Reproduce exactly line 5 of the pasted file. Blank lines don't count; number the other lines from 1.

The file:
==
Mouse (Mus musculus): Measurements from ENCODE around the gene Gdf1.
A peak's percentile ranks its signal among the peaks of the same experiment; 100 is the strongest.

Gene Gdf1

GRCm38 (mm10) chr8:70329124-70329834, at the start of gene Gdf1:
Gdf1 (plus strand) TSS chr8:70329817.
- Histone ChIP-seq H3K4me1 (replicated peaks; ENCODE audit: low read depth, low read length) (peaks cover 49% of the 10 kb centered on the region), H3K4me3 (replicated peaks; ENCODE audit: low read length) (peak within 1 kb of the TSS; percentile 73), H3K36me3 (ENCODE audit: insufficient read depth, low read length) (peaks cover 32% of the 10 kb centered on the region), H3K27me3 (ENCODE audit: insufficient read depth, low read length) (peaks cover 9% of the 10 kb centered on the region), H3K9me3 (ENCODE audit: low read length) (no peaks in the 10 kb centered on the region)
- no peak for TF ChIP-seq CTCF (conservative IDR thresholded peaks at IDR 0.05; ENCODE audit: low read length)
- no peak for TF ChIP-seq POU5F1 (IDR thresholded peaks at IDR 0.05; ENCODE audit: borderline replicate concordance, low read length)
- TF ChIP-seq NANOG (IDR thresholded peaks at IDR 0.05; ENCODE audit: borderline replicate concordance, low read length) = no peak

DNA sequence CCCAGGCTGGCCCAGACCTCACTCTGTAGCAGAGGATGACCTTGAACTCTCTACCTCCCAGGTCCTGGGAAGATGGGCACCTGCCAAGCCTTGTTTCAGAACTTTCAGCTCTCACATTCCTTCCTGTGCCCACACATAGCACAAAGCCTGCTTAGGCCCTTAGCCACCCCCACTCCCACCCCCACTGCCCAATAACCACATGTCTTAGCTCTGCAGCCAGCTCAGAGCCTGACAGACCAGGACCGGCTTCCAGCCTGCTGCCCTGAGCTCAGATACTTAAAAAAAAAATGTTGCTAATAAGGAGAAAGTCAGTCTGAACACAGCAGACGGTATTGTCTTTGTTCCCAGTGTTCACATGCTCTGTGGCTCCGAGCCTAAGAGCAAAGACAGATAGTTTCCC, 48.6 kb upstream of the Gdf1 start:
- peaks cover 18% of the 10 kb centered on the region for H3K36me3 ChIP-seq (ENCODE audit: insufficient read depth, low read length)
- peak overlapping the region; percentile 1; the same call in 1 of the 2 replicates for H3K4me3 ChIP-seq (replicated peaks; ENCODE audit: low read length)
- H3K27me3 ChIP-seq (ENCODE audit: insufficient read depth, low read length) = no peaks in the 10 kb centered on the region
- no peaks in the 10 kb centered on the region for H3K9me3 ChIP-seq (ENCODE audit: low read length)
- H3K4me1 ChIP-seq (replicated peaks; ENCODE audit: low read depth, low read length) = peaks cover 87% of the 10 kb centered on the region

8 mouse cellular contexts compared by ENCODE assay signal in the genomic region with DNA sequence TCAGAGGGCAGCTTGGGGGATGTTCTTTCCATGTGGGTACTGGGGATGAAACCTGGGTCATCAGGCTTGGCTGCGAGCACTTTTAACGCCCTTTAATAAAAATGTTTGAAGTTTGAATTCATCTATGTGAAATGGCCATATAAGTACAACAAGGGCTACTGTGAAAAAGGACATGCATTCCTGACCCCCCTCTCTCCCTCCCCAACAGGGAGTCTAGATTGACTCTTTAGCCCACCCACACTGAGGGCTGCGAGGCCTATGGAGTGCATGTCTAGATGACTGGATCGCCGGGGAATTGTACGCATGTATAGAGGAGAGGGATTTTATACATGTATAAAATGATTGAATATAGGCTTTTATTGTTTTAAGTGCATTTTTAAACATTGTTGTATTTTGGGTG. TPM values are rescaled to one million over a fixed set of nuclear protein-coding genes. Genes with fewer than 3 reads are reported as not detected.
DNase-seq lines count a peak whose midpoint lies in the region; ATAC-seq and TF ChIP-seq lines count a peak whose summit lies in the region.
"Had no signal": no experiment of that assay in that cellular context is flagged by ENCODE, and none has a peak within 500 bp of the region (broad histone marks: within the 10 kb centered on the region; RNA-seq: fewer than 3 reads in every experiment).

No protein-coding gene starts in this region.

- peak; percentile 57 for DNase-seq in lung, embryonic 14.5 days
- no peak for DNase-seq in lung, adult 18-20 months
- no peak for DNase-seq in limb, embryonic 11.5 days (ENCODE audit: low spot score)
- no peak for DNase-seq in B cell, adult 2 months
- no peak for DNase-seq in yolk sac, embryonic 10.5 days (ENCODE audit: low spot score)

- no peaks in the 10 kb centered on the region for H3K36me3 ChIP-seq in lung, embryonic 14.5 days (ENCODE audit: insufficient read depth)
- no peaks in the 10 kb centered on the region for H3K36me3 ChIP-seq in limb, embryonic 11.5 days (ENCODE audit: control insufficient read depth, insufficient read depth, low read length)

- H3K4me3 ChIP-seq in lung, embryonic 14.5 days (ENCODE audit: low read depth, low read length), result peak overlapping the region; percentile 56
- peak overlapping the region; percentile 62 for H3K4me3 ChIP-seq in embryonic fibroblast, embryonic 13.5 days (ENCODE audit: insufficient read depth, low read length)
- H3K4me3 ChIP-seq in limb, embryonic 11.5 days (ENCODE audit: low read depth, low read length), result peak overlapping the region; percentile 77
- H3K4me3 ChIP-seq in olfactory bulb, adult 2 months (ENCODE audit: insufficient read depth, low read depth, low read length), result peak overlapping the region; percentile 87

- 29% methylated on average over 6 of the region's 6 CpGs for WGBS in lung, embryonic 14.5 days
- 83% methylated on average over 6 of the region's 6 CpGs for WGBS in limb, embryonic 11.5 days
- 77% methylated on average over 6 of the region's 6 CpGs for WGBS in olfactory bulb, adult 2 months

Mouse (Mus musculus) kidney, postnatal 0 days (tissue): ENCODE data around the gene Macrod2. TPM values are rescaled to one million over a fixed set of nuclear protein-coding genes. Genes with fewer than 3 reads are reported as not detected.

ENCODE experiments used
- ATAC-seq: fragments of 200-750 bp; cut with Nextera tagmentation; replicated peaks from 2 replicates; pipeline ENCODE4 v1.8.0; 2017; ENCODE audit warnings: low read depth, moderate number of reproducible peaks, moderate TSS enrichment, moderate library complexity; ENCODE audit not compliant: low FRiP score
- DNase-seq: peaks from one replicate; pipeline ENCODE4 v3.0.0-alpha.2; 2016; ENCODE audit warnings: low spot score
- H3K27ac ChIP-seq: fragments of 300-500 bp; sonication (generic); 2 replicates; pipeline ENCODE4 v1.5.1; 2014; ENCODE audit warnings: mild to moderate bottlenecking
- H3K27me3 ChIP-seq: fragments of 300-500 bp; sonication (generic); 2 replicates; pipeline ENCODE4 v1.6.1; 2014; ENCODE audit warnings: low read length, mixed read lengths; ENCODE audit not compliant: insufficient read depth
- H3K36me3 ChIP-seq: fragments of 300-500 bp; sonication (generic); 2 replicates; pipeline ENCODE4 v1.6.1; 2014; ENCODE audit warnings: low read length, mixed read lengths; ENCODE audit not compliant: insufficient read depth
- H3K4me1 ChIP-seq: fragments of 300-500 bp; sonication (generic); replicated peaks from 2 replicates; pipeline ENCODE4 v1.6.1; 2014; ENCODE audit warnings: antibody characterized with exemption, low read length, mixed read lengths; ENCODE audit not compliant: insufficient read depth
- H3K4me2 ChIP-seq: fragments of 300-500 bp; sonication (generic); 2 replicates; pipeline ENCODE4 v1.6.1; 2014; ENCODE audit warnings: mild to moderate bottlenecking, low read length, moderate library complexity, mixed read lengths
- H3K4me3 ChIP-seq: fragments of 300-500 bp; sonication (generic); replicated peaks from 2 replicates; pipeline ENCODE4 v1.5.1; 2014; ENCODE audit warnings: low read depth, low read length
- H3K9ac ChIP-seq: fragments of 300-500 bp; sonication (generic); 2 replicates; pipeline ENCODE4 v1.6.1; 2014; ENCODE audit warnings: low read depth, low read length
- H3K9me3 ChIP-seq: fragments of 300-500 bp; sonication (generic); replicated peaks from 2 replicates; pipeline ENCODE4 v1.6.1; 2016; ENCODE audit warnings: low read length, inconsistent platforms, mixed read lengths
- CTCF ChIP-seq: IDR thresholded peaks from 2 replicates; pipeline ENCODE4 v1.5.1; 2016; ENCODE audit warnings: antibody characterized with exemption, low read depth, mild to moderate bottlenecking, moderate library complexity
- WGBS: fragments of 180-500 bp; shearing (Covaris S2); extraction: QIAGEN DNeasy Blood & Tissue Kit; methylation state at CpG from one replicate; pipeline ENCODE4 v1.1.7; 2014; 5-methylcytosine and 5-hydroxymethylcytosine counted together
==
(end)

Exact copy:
Gdf1 (plus strand) TSS chr8:70329817.